10 Minutes With… Lloyd Stone, President, Manny Stone Decorators

In Industry Experts, What's New by Lauren Parker

LLoyd StoneAs trade show season gears up, we’re all going to be spending a lot of time in booths, whether buying or selling from them. Subtle or overt, booth display—from both aesthetic and functional standpoints—is absolutely critical. We caught up with Lloyd Stone, President of family business Manny Stone Decorators, to hear his tips, tricks, advice, and of course, some insider stories. The company launched as Manny Stone Displays in 1954 as a visual merchandiser (window trimmer) for retailer windows, then evolved into the trade show industry with father Manny, son Lloyd and brother-in-law Paul Schultz. Today, with the assistance of Executive Visual Merchandiser, Kathy Gordon and Director of Sales and Operations, Carlos Gantt, Manny Stone Decorators works with numerous trade shows, including AccessoriesTheShow, FAME, MR, National Stationery Show, NYNow, Children’s Club, ABC Kids Expo, ICFF (International Contemporary Furniture), Coterie, Accessorie Circuit, WWD Magic, WWIN, Off Price Specialty Show, and more.

IMG_1224Accessories: As busy retailers shop a show for product, is first impression more important than ever?
Retailers are so busy multitasking at show sites—they’re all looking down at their phones, walking the floor, checking their show guides and looking for specific booths! You need to grab their attention. First impressions are vital to your success in all aspects of life. When you attended your high school prom (not that many years ago—right?), you went out and bought yourself a new dress or a new suit, perhaps rented a tux. You wanted to look your absolute best so you could impress your date and friends. Well, if you are exhibiting at a trade show, your goals should be the same. Only this time you’re out to impress customers. It’s all about your “look.” The reality is: you should be asking yourself the same question you asked yourself as you were dressing for the prom: “will they like me?”

Do you have a motto?
Stone’s Tradeshow Law is: “For every creative and practical action, there is a positive sales reaction.”

So much goes into a successful booth presentation. Where to start?
The key elements in exhibit booth presentation, according to priority, are:
Signage, Graphics, Lighting, Color, Booth Height, Wall Selection and Flooring.

Manny Stone trade-show-booth-graphics
Graphics are probably the most striking element, no?
We can print vibrant images and graphics—even wallpaper patterns—directly onto flame-resistant foam board wall panels or onto foamcore or gator board and Lucite. We can reproduce the print-ready ads used in magazines on a flat bed printer after you send over the files.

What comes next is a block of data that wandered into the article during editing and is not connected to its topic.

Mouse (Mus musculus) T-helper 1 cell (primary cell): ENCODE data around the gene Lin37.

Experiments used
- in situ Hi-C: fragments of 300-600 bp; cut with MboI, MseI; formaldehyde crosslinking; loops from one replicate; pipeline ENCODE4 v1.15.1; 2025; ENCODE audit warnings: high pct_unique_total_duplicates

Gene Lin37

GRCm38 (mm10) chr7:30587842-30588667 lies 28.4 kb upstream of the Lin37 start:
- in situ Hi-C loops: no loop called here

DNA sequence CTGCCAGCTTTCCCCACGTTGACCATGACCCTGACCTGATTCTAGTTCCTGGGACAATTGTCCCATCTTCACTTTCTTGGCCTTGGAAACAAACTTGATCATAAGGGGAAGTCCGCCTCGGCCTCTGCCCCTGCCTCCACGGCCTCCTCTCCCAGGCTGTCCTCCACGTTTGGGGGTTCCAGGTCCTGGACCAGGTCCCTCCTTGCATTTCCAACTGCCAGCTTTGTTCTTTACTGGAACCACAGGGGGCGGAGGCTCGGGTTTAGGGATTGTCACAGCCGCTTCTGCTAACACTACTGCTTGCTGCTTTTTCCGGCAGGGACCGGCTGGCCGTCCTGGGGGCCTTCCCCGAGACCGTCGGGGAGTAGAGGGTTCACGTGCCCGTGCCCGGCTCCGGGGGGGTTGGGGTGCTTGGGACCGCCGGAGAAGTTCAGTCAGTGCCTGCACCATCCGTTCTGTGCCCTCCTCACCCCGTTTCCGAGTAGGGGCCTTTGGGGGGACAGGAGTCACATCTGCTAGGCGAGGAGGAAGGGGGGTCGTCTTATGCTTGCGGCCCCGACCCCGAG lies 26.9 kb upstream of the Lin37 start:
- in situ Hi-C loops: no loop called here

What’s an element that clients often overlook?
Lighting cannot be stressed enough and unfortunately, many exhibitors assume convention center lighting will be adequate. LED lighting is key—it uses less electricity and saves you money as it counterbalances the blue cast of mercury vapor lamps typical of convention centers and can also be used to spotlight key items and bring them into dynamic focus.

L to R - Carlos Gantt / Deby Mushnick / LLoyd Stone / Paul Schultz / Vinny Vitale / Kathy Gordon

L to R –
Carlos Gantt / Deby Mushnick / LLoyd Stone / Paul Schultz / Vinny Vitale / Kathy Gordon

And another?
Flooring! Like a dining room tablecloth, your booth’s floor treatment pulls together all the elements of your exhibit’s presentation. White Masonite flooring offers real advantages over standard booth carpet. The material and light color reflects light onto the booth walls and, most importantly, your displays. It also gives the opportunity to reinforce your signage by displaying, for example, your company logo on the floor (think how the NCAA and NBA have promoted teams and sponsors on their basketball court floors).

Swell trade-show-booth-color

An accessories display can have so much color in it. Any merchandising tips?
Randomly mixing colors can create visual confusion. It’s better to create color order, presenting color displays from light to dark, left to right (i.e., the same way we read).

Do you find clients have their own ideas or they turn to you for YOUR expertise?
Before I begin the listening process, I suggest: “You be the writer, I’ll be the editor.” You know your product. You know what you can get to the marketplace quicker. You have to educate me. Tell your story. And I’ll tell you what to lead with. We’ll make sure that together we get educated so we understand what we’re trying to do. We take the client’s wish list to a practical application, like reproducing their showroom at a trade show. Their showroom is their personality. Maybe we bring an element from their photo shoot to the booth.

Carlos Gantt - Lloyd Stone - with Ben Stone photobombing in the back

Carlos Gantt – Lloyd Stone – with Ben Stone photobombing in the back

Should exhibitors build or rent their booth?